The main stadium at Dignity Health Sports Park before a Chargers game. Courtesy of the park

The Los Angeles Chargers ended their three-season stay at Dignity Health Sports Park with a 24-17 loss Sunday to the Oakland Raiders, who drew far more fans, like so many other visiting teams.

Chargers quarterback Philip Rivers called playing in the 27,000 seat stadium — the NFL’s smallest — “unique, to say the least.”

“I think, from a passer standpoint, the sidelines are good and all that,” said Rivers, who completed 27 of 39 passes for 279 yards Sunday. “I may sound crazy, but certain fields you walk into and it looks like the back pylon is 200 yards away.

“Some fields you walk into and you go, ‘Man, I feel like I can drop it right on that from here or anywhere without lines on the field.’ From that standpoint, it was solid.

“We had some energy in this place at different points. For me to recall exactly those, I don’t know. We had some tough days managing the crowd, but as a player, it is really not about that.

“It is about us playing better on the field. We did that some in the three years here in this building, but not very well this year. We haven’t been able to play well this year anywhere in terms of winning football games.”

The Chargers (5-10) were 2-5 at the 27,000-seat Dignity Health Sports Park in Carson in 2019, losing five of their last six games. They are 3-4 on the road entering next Sunday’s season finale at Kansas City, who they lost to 24-17 Nov. 18 in Mexico City.

The Chargers were 12-10 in their three seasons at Dignity Health Sports Park, including losses in each of their first three games, during a span they were 14-10 in regular-season games away from the stadium.

The Chargers will begin play at SoFi Stadium in 2020, which is under construction at the former site of the Hollywood Park racetrack in Inglewood and will be owned by the Los Angeles Rams, who will also play there.

“I’m definitely looking forward to playing in the new stadium,” Chargers running back Austin Ekeler said. “I think anyone who plays there is probably going to be looking forward to it.”

The Chargers allowed touchdowns on Oakland’s final possession of the first half and opening drive of the second half, punted on each of their first five possessions, picking up two first downs, and were outgained 366 yards to 284.

“They outplayed us,” Chargers coach Anthony Lynn said after his team’s fifth loss in six games, four by seven points or less, and fifth loss in five games against fellow AFC West teams. “We lost too many one-on-ones and critical situations.”

Rivers said the Chargers’ offense “stunk it up until the last drive before the half” when Melvin Gordon ran 1 yard for a touchdown with 1:54 before halftime, tying the score, 7-7.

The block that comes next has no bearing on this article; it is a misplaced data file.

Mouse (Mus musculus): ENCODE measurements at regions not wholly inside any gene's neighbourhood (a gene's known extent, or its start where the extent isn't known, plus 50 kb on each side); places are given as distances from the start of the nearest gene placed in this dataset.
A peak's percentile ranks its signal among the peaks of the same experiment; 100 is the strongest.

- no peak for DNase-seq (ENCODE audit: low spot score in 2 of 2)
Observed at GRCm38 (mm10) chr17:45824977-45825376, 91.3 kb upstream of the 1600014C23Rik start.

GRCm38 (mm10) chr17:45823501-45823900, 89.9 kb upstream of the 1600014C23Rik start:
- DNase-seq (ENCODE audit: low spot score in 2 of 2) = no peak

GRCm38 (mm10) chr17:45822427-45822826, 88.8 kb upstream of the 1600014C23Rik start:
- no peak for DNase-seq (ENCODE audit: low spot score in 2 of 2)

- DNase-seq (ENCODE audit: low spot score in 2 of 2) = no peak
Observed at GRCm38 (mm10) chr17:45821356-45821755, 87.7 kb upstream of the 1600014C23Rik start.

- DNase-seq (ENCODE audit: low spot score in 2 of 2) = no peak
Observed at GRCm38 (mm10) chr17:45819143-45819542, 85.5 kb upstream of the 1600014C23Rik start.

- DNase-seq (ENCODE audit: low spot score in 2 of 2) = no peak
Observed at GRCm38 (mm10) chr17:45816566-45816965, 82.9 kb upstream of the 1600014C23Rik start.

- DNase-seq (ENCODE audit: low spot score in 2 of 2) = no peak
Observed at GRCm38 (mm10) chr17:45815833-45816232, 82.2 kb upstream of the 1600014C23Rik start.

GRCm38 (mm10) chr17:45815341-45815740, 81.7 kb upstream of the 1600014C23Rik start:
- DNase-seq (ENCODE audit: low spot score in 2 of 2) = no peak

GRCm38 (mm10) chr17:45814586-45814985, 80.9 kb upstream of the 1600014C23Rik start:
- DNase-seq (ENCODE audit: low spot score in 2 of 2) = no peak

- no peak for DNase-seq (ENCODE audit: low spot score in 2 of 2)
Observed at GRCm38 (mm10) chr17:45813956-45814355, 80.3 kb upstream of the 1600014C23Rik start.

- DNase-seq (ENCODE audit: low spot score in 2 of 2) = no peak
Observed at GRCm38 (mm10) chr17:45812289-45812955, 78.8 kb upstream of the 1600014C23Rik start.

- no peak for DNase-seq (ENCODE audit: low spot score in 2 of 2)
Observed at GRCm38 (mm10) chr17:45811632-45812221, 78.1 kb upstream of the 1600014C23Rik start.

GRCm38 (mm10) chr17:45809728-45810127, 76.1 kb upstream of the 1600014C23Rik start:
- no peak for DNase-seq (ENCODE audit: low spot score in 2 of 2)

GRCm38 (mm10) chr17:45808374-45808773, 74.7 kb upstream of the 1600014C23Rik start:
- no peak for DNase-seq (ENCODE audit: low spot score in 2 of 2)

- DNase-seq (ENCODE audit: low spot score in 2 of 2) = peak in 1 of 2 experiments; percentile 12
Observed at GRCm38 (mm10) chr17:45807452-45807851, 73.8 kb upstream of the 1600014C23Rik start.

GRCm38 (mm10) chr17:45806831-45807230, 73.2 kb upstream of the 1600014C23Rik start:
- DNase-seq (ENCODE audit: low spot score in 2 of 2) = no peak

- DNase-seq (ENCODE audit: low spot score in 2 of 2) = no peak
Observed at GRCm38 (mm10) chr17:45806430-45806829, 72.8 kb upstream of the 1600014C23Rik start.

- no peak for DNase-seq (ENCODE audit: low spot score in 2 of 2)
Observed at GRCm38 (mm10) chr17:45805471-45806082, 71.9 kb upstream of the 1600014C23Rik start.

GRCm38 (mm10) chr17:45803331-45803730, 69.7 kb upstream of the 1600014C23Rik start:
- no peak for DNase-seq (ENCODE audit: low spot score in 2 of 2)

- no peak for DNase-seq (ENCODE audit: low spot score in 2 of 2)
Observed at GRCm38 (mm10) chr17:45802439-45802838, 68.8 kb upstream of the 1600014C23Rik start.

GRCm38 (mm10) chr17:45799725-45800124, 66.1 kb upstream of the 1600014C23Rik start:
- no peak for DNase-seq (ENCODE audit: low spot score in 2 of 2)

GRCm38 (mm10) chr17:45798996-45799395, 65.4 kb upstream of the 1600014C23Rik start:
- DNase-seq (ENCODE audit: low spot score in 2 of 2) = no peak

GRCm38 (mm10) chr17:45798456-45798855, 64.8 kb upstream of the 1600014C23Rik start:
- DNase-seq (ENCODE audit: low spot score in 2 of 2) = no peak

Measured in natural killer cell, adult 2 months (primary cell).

The eight-play, 78-yard drive included 17- and 10-yard pass interference penalties against the Raiders and an illegal use of hands penalty that gave the Chargers a third first down.

Following Gordon’s touchdown, the Raiders drove 75 yards on 11 plays in one minute, 46 seconds with quarterback Derek Carr scrambling 3 yards for a touchdown with eight seconds remaining in the half.

“When I came around the corner — obviously I went through my progression — I was like `Oh, shoot. I can run it in,”‘ Carr said after the third rushing touchdown of his six-season NFL career, all in the past two seasons.

“So, I just took off and waited if 33 (Chargers safety Derwin James) came for me, I’d dump it over the top and if not, I ran it in.”

Carr began the third quarter by completing all four of his passes for 35 yards on a 13-play, 75-yard drive that culminated with DeAndre Washington’s 5-yard touchdown run that increased Oakland’s lead to 21-7.

Washington rushed for 33 of his game-high 85 yards on the drive before an overwhelmingly pro-Raider crowd announced at 25,380.

The Chargers responded by driving 83 yards on 10 plays on the ensuing possession, with Gordon running 1 yard for a touchdown, one play after Rivers completed an 18-yard pass to Keenan Allen.

Rivers completed six of seven passes for 69 yards on the drive, including a 17-yard pass to Ekeler on the play before the completion to Allen.

Daniel Carlson kicked a 48-yard field goal on Oakland’s next possession to give it a 24-14 lead with 8:28 to play.

The Chargers again pulled within seven on Michael Badgley’s 27-yard field goal with 1:29 remaining. The Raiders sealed the victory when Darren Waller recovered Badgley’s attempted onside kickoff.

The Chargers trailed 33:24-26:36 in time of possession but led 21-19 in first downs. They rushed for a season-low 19 yards on 16 carries after rushing for 146 yards on 30 carries in a 26-24 loss at Oakland Nov. 7.

“We have to run the football when they know that we are going to run the football, and we did not get that done,” Lynn said.

Carr completed 26 of 30 passes for 291 yards, including a 56-yard touchdown pass to Hunter Renfrow on the Raiders’ first possession, as Oakland (7-8) ended a four-game losing streak and kept its faint playoff hopes alive.

The Raiders would qualify for the second AFC wild-card berth if they defeat the Denver Broncos next Sunday, the Tennessee Titans lose to the Houston Texans, the Pittsburgh Steelers lose to the Baltimore Ravens and the Indianapolis Colts defeat the Jacksonville Jaguars.

“To say that we’re still playing Week 17 for something … that’s unbelievable. That’s really a good thing because I’ve been on teams in the past where we’ve been in those moments where we lose a couple games in a row and we’re like, `Oh no.’

“This team never did that. To come here and beat these guys twice this year, that’s not easy. They had their full defense out there. They’re completely healthy and our guys are still being able to make plays and do things like that.”

— City News Service

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Chris Jennewein

Chris Jennewein is Editor & Publisher of Times of San Diego.